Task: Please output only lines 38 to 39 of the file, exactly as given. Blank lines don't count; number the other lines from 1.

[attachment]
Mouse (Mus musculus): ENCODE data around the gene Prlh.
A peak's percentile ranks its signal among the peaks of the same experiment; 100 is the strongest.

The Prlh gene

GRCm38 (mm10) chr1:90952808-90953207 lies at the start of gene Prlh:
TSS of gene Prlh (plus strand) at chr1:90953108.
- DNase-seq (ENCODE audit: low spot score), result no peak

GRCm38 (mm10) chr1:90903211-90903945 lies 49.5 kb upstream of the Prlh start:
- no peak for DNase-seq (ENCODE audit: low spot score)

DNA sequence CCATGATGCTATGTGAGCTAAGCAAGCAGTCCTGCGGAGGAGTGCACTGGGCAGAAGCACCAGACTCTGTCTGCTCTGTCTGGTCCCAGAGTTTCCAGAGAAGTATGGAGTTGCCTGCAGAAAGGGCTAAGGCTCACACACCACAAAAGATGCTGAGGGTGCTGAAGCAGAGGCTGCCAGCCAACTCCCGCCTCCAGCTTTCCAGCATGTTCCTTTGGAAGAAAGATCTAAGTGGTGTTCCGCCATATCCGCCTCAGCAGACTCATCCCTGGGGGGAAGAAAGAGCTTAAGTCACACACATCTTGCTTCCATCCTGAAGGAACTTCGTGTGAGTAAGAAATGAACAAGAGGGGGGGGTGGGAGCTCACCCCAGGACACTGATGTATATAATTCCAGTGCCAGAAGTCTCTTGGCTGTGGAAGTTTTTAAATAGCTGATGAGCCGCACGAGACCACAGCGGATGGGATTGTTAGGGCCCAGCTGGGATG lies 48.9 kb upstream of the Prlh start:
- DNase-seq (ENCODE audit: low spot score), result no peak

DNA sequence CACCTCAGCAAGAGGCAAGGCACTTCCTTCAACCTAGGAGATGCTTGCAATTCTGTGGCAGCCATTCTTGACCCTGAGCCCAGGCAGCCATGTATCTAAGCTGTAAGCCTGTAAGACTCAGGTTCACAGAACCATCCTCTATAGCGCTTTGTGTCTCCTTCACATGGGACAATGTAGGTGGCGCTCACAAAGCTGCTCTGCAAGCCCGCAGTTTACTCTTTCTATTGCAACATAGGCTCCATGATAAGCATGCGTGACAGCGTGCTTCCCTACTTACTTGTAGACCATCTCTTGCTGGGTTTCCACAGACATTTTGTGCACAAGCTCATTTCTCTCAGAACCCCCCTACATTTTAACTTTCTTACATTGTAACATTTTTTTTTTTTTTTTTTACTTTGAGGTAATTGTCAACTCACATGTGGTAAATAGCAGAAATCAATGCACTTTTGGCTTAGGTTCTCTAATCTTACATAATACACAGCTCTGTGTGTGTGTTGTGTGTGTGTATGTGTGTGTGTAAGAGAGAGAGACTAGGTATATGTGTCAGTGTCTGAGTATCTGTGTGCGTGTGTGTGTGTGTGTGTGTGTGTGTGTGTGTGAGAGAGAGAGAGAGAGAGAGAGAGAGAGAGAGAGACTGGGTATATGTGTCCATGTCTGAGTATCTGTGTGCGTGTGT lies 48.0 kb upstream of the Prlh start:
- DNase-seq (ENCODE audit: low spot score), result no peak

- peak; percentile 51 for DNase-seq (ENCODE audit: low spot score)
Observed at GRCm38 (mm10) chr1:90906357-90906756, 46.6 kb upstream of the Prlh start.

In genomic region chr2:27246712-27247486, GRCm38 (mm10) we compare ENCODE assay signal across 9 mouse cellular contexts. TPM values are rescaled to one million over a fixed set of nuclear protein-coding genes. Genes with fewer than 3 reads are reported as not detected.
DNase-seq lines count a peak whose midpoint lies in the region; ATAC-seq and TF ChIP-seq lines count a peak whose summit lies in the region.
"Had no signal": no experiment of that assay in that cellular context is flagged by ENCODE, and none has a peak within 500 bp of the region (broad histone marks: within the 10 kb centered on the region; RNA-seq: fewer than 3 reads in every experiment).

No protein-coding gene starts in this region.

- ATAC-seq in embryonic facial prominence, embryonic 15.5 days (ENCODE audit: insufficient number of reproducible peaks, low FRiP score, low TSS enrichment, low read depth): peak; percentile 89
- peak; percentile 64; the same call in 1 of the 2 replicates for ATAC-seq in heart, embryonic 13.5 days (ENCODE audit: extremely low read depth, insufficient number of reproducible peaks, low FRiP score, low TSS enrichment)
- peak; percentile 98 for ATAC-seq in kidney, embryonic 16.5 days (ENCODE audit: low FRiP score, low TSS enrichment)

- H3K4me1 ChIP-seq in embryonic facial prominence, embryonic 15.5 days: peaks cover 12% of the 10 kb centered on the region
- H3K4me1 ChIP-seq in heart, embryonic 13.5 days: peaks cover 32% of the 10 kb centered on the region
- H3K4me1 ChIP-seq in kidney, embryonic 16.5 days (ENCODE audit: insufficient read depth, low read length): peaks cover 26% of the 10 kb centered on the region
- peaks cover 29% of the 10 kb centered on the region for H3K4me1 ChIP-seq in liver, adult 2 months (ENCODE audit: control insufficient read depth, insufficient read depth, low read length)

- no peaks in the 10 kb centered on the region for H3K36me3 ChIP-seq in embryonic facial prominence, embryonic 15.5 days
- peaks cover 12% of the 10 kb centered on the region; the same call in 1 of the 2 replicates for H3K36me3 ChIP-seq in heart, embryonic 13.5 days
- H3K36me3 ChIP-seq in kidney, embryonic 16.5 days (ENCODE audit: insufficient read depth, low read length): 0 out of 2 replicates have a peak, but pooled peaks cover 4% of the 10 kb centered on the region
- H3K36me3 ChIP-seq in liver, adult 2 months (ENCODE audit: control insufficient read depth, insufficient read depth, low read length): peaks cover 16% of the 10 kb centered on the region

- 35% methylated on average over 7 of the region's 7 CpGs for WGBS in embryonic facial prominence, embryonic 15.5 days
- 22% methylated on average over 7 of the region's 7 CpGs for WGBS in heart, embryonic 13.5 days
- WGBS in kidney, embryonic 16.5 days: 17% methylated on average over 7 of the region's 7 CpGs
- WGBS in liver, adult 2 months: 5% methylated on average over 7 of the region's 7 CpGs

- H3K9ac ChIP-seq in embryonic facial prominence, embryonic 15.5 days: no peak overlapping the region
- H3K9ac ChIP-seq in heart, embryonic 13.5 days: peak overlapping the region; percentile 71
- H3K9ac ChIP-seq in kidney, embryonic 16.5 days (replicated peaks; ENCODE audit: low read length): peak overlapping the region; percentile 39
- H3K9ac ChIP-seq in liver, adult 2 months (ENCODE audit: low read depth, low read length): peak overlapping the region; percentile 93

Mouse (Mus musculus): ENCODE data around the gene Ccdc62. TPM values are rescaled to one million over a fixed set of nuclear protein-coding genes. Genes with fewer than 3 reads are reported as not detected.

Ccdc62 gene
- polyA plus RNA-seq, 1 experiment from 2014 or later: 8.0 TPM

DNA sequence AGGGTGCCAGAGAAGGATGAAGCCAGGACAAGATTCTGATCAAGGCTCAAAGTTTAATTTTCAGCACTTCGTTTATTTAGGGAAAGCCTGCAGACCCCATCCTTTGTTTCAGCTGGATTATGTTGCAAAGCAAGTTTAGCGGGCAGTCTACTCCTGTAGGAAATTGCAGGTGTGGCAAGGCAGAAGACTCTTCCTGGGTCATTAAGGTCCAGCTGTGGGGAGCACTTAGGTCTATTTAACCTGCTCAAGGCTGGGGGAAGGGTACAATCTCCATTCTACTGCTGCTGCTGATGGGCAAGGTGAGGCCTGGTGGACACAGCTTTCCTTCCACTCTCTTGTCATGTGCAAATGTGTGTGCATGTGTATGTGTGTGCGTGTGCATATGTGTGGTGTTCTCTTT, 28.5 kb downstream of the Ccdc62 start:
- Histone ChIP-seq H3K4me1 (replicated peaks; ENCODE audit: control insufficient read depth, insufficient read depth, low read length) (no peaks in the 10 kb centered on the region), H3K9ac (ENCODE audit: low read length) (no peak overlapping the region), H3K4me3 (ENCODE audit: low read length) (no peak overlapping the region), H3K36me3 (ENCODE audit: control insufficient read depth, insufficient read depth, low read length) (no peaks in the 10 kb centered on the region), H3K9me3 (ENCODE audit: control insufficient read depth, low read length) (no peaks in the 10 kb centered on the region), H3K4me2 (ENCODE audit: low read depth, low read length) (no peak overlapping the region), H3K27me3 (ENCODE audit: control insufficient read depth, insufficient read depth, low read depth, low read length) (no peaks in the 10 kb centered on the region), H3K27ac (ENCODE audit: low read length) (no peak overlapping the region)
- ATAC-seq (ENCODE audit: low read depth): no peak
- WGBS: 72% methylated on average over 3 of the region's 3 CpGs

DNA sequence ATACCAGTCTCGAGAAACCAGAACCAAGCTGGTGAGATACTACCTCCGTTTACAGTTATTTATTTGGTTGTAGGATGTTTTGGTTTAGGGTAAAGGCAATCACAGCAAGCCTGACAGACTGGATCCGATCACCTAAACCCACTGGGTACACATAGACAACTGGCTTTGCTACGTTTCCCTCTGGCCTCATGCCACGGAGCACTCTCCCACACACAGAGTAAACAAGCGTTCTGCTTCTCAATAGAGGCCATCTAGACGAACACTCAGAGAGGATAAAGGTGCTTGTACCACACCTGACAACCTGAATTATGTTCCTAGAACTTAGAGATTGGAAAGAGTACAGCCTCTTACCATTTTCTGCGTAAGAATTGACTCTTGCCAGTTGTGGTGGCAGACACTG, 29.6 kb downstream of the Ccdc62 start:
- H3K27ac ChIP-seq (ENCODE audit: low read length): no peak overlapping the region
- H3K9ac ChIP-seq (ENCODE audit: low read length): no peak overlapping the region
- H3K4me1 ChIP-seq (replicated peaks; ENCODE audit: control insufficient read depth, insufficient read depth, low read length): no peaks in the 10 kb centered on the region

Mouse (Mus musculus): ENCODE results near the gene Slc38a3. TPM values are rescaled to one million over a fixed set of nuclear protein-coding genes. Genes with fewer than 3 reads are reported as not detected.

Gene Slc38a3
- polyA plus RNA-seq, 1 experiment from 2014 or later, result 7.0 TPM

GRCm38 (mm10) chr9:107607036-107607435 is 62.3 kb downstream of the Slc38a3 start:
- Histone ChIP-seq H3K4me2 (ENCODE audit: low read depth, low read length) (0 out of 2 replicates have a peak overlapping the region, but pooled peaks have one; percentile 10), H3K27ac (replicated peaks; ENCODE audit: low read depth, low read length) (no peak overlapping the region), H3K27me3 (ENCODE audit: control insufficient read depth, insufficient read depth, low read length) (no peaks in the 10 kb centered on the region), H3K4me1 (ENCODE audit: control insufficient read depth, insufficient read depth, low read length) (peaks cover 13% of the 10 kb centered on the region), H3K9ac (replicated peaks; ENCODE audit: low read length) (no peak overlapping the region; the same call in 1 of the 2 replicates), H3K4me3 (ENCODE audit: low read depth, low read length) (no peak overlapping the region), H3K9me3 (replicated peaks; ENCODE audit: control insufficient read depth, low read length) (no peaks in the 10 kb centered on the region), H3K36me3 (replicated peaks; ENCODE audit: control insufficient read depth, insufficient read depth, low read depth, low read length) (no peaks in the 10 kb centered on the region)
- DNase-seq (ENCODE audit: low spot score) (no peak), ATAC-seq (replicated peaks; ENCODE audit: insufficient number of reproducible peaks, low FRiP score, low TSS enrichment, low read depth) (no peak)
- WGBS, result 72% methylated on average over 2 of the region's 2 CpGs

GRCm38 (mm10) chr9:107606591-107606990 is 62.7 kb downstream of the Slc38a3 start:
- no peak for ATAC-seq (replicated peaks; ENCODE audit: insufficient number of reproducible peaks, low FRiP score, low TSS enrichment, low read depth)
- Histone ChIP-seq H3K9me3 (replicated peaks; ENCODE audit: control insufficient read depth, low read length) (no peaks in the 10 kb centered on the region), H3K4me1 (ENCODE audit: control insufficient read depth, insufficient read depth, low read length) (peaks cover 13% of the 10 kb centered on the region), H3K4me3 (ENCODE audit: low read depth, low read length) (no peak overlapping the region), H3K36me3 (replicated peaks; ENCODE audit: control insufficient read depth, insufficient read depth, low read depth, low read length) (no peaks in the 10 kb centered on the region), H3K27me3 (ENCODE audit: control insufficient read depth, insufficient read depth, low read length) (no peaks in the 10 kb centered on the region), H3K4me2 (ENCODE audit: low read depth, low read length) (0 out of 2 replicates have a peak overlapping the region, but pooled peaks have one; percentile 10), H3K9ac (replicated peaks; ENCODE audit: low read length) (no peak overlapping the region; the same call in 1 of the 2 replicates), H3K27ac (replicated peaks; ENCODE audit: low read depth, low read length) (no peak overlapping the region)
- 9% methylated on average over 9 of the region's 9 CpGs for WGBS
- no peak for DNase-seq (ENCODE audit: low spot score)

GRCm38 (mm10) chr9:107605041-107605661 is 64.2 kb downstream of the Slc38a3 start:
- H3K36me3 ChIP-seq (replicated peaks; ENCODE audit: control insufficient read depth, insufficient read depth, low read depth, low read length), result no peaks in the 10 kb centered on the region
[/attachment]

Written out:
Mouse (Mus musculus): ENCODE data around the gene Ccdc62. TPM values are rescaled to one million over a fixed set of nuclear protein-coding genes. Genes with fewer than 3 reads are reported as not detected.

Ccdc62 gene